GRANT STEWART, who became the 1,106th man to wear a Scotland jersey in a cap international when he came off the bench with 16 minutes to go of Saturday’s World Cup warm-up victory over France at Murrayfield, is a member of a dying breed.
He is a professional rugby player at the top level who knows what life is like in the real world.
Having come through the ranks at his hometown club of Strathaven, before moving on to Dalziel, he represented Scotland at Under-17 and Under-18 level but didn’t make the cut when he moved on to the all-important Under-20 stage. So, instead of linking up with the SRU’s academy programme to spend his days pushing metal in a gym, he found himself on an industrial yard lugging freight and increasingly doubtful that he would ever get a shot at the big time.
“I’ve been with three clubs and had different coaches, so it’s been a bit of journey, but I’ve got there,” said the 24-year-old after the match. “I started with Strathaven, then I stalled a bit at Dalziel, and that’s when I moved to Hawks, but I didn’t really kick off there [straight away]. I was 21 when it started to get going.
“I was working for my mum’s family’s haulage company. Loading lorries – I don’t have an HGV licence – and the year before Fin Gillies took over as Hawks coach I was kind of thinking I might move and play for another team a few leagues below, but he convinced me to stay.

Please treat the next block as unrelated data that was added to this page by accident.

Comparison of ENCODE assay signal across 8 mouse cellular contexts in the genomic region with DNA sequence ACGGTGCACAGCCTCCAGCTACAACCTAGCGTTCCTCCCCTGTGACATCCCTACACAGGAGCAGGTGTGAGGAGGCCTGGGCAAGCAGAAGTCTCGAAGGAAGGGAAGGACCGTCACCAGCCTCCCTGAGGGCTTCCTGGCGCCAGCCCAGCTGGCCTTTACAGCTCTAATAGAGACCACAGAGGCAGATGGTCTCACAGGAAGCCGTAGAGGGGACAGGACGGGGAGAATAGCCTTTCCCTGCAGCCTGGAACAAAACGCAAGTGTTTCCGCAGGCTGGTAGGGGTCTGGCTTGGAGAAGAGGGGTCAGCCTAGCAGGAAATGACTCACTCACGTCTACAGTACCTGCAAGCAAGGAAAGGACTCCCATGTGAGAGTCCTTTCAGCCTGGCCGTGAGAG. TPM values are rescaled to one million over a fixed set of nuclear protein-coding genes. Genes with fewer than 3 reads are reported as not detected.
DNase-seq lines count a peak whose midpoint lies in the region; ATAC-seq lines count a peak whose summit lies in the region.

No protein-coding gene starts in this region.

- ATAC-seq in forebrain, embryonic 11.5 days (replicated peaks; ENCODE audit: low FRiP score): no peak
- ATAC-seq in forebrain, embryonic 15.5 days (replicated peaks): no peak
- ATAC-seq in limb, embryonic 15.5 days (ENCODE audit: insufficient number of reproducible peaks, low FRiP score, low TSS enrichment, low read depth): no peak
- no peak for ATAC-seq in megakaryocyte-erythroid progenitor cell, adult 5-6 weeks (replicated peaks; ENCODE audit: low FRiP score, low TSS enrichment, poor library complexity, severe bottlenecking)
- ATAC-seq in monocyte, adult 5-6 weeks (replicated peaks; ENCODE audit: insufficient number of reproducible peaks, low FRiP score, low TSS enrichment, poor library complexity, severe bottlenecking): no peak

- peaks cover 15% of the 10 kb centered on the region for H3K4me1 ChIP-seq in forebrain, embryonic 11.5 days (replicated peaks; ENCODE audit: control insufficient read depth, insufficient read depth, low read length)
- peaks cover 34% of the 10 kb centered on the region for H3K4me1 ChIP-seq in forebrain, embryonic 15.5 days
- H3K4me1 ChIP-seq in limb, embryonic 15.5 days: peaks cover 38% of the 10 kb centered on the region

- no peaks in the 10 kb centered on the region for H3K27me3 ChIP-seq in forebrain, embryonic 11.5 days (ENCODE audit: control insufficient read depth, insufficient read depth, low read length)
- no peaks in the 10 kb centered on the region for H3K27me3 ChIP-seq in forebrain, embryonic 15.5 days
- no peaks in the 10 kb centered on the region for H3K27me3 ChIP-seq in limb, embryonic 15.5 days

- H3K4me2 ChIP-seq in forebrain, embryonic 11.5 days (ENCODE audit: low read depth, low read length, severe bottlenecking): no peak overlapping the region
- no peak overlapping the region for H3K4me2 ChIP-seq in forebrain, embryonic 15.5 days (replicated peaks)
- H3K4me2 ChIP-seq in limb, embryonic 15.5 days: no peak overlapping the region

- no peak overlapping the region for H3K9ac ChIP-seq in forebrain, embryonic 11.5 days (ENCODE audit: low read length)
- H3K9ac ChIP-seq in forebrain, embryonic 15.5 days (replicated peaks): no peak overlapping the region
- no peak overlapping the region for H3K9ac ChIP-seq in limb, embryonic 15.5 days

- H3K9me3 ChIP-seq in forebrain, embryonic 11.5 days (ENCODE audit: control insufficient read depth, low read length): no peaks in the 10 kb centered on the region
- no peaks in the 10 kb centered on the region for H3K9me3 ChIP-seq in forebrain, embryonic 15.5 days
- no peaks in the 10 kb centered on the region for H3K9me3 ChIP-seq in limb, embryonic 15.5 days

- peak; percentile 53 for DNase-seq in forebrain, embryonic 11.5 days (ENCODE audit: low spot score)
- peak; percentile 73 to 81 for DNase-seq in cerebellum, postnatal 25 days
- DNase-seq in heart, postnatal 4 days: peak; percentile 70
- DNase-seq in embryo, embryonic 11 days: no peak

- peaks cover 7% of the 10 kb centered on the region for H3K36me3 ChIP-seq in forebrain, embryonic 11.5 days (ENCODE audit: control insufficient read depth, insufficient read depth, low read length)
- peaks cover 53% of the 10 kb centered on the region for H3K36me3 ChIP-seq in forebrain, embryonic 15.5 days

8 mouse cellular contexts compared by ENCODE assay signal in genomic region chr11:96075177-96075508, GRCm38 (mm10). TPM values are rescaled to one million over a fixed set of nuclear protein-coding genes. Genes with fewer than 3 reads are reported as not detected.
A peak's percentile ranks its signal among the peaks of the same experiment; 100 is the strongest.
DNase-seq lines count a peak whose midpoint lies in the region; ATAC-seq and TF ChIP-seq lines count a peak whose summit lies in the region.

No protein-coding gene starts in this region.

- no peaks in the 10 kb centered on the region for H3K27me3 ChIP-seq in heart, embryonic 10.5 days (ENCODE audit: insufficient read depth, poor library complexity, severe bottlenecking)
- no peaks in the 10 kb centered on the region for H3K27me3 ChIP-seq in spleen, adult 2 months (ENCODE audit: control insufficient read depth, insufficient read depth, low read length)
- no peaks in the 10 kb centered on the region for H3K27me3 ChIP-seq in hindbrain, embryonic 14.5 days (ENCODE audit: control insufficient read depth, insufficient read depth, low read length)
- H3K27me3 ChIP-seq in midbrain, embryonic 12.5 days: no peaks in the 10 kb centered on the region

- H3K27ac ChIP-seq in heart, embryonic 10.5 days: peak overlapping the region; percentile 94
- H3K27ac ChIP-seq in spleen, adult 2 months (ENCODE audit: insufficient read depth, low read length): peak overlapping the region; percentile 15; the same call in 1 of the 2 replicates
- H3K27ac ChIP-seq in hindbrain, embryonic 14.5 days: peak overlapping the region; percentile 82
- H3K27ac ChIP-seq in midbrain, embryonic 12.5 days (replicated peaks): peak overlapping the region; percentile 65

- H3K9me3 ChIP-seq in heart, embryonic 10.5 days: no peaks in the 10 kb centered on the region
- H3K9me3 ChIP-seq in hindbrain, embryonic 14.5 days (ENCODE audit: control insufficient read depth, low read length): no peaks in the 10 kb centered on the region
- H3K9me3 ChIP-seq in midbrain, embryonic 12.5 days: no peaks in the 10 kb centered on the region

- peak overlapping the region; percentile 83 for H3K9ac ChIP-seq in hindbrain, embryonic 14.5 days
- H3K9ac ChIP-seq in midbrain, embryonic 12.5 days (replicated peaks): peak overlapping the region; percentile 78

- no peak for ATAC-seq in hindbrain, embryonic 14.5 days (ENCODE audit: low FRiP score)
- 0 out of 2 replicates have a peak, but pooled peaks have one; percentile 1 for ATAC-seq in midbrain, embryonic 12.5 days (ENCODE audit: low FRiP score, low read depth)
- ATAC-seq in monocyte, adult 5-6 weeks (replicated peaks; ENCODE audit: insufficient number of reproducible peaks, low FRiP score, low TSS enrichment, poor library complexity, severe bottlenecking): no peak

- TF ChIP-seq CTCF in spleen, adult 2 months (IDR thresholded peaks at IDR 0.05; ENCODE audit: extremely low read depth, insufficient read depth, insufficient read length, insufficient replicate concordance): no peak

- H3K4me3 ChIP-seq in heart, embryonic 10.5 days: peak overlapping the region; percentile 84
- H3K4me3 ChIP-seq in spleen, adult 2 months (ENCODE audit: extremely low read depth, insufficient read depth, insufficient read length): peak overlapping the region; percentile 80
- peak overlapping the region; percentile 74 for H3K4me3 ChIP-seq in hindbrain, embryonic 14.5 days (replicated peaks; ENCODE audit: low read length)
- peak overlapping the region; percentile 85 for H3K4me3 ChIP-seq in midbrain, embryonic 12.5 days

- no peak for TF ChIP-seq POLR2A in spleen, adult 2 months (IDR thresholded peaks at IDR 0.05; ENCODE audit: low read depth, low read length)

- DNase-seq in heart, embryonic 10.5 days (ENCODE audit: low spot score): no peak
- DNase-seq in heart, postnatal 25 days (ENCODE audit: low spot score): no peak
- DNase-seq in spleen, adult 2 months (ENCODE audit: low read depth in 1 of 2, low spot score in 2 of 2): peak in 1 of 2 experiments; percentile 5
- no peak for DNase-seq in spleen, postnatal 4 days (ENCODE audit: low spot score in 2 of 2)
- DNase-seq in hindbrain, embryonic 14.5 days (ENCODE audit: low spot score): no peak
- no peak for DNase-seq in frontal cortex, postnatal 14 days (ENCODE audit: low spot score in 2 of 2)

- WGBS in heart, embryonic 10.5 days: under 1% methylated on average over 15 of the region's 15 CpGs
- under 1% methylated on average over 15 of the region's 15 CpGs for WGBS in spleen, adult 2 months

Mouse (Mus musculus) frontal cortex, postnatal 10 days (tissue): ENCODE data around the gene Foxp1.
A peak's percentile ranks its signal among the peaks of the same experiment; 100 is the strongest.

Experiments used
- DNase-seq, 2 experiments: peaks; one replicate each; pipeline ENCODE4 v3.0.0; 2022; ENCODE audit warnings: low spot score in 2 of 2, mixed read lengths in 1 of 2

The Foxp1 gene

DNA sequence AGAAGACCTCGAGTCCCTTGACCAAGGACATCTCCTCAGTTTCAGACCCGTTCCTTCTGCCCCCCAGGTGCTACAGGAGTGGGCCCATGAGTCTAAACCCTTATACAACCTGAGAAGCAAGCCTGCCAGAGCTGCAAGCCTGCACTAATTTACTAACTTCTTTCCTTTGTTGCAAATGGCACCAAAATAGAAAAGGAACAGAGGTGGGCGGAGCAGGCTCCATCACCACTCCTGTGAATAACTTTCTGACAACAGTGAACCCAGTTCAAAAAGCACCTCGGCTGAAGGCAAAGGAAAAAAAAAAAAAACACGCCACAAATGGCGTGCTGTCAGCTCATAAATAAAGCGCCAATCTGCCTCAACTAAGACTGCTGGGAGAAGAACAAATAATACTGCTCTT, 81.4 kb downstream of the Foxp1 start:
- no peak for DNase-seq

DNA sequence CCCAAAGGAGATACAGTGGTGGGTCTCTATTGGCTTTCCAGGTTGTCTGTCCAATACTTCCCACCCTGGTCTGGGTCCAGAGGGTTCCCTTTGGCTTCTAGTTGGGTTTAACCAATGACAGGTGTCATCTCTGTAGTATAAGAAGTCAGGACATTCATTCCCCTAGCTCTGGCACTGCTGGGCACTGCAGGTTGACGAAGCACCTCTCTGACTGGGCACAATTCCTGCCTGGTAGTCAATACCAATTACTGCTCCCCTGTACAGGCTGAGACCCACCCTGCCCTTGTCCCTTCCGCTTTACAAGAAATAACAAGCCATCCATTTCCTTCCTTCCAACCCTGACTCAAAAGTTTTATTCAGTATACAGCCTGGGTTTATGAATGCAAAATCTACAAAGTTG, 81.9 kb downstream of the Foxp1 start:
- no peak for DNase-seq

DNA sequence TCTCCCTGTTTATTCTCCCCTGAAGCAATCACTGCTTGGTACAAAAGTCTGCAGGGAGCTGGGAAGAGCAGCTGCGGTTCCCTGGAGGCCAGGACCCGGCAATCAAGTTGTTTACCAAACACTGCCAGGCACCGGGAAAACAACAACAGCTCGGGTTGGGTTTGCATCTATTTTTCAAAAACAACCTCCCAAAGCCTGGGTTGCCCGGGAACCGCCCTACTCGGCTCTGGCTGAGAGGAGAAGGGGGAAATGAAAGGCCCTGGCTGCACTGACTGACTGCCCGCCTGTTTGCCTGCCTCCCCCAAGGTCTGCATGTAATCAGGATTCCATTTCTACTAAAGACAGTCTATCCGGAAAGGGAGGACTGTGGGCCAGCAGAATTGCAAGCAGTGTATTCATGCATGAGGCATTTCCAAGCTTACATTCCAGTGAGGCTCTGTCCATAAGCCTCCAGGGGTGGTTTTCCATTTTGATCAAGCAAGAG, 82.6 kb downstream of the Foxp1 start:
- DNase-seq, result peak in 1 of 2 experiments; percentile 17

“I would still have been working for the haulage company in Carluke. Playing for Scotland was always what I wanted to do, I thought I might not get there, but it’s always what I wanted. Fin Gillies is definitely one of the biggest influences on my career.”
Stewart went from a 2nd XV player to 1st XV stalwart under Gillies, picking up an academy contract along the way, which was upgraded last Christmas to a full-time deal with Glasgow Warriors.
He ended up coming on for the injured Sam Skinner on Saturday, which is hardly a like for like replacement, although the hooker is surprisingly quick on his feet and does have experience of playing in the back-row as emergency cover during his time at Hawks. In the end, he slotted in to his usual position between the props with George Turner dropping back to flanker.
“Their front-rows are big boys, so it was different – the first five minutes felt the longest I’d ever played, I was ballooned – but it was good,” he reflected.
“We have wee notes above our jerseys in the changing room [before kick-off], and Fraser Brown had left me a typed up wee note in a frame. It said just ‘relax and enjoy’. After the first five minutes I did manage to.”
Although his first line-out did not go to hand, Stewart recovered his composure to nail the next three as Scotland saw out the win, and he is now focussed on getting more game time against Georgia next Saturday with the hope of pushing himself into the World Cup squad, which is named the following Tuesday.
In terms of experience, he is well behind Stuart McInally, Brown and Turner, but Brown is still recovering from a toe injury (although he is confident of being fit again in time for Japan) while Turner had a difficult afternoon at line-out time on Saturday, so there is an outside chance of Stewart upsetting the established pecking order.
“I’m not too sure,” he shrugged when the possibility of making Japan was put to him. “I thought I played well today and hopefully will get a chance next weekend. I’ll take as much as I can and give 100 per cent.
“It would be an absolute dream come true to go to a World Cup with Scotland.”